I’m listening to Jim Collins book, Great By Choice, it answers the question: Why do some companies thrive in uncertainty, even chaos, and others do not?
Today, we are living in a chaos with the new Affordable Care Act and the changes happening in the healthcare sector. No physician I met or a speaker I heard know where we are going!
I will discuss few practices that can help you as a healthcare provider formulate your 2014 recipe. The recipe is based on my experience working as a Chief Experience Officer for a primary and urgent care clinics in Maryland.
First, let’s learn what is SMaC? (SMaC not Smaug, the dragon from The Hobbit :))
“SMaC stands for Specific, Methodical, and Consistent. If you’re in an uncertain, fast-changing, and unforgiving environment, the more you need SMaC. SMaC is a set of durable operating practices that create a replicable and consistent success formula. It is clear and concrete, enabling the entire enterprise to unify and organize its efforts, giving clear guidance regarding what to do and what not to do. SMaC recipe reflects empirical validation and insight about what actually works and why.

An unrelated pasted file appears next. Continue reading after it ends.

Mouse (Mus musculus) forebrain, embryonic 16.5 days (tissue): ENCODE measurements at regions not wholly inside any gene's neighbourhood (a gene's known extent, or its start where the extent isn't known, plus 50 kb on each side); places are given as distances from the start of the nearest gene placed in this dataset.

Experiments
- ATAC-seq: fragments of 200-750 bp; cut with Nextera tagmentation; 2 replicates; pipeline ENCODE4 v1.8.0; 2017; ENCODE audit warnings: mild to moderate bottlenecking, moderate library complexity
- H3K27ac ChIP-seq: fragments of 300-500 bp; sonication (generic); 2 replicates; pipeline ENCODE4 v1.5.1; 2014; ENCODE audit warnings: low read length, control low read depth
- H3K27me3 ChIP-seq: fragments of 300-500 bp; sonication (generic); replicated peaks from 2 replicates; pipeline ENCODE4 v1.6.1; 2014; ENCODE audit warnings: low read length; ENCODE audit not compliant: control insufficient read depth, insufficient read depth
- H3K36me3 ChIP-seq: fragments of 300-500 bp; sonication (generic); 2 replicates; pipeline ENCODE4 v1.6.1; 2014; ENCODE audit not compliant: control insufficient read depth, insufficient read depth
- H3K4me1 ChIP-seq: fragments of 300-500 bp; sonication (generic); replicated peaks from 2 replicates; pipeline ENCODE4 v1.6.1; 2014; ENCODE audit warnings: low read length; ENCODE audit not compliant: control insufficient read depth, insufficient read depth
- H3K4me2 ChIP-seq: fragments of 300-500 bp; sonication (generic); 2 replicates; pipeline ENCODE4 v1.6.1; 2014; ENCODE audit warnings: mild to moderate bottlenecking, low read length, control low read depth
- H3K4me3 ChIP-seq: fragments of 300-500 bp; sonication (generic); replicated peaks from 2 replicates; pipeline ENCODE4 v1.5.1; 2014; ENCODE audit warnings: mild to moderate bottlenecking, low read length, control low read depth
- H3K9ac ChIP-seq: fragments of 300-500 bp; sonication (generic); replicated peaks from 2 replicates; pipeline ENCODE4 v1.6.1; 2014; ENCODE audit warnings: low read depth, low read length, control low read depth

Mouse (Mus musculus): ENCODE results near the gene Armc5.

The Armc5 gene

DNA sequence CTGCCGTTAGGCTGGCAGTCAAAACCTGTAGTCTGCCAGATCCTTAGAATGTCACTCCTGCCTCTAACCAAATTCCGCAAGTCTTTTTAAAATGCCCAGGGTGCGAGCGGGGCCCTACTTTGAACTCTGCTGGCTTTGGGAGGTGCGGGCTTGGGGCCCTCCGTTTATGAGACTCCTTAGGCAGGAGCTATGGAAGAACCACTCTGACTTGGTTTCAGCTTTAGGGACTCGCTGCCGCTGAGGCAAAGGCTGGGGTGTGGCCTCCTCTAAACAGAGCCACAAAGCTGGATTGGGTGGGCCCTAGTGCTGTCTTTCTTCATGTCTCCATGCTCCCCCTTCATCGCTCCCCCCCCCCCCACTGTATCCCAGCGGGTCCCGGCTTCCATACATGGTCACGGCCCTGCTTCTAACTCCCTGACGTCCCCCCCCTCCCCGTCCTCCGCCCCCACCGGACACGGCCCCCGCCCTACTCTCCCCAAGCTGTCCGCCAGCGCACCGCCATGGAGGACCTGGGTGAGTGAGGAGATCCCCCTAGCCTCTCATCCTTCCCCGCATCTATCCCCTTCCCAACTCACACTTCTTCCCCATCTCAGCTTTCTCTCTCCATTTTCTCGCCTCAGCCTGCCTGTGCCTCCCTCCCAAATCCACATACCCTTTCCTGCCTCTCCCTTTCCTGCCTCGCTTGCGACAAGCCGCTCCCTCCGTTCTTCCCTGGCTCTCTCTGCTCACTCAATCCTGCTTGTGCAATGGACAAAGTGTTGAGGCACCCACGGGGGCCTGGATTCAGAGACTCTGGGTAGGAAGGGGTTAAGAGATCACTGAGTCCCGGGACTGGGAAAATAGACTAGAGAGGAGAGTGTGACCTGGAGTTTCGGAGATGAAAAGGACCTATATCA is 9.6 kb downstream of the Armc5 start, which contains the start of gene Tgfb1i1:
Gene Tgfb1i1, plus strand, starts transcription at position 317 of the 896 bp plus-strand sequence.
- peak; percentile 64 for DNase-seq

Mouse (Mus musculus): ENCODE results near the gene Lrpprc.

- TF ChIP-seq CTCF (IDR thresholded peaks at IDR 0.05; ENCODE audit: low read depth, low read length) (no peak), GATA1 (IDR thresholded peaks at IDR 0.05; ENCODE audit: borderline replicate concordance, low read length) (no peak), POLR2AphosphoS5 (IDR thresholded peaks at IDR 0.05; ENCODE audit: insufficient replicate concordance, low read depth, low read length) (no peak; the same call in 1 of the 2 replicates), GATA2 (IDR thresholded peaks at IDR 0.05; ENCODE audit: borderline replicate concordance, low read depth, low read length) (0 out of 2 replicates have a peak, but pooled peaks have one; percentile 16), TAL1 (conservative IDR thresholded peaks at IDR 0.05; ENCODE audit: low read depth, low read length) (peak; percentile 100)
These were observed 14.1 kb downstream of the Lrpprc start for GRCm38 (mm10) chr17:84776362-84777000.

Great by Choice notes that 10Xers (10X are companies Collins identified as high-performing study cases with the moniker “10X” because they didn’t merely get by or just become successful. They truly thrived. Every 10X case beat its industry index by at least 10 times.) develop a SMaC recipe.”
According to Wikipedia, “A health care provider is an individual or an institution that provides preventive, curative, promotional or rehabilitative health care services in a systematic way to individuals, families or communities. An individual health care provider may be a health care professional within medicine, nursing, or allied health professions. Health care providers may also be a public/community health professional. Institutions (also known as health facilities) include hospitals, clinics, primary care centres, and other service delivery points.”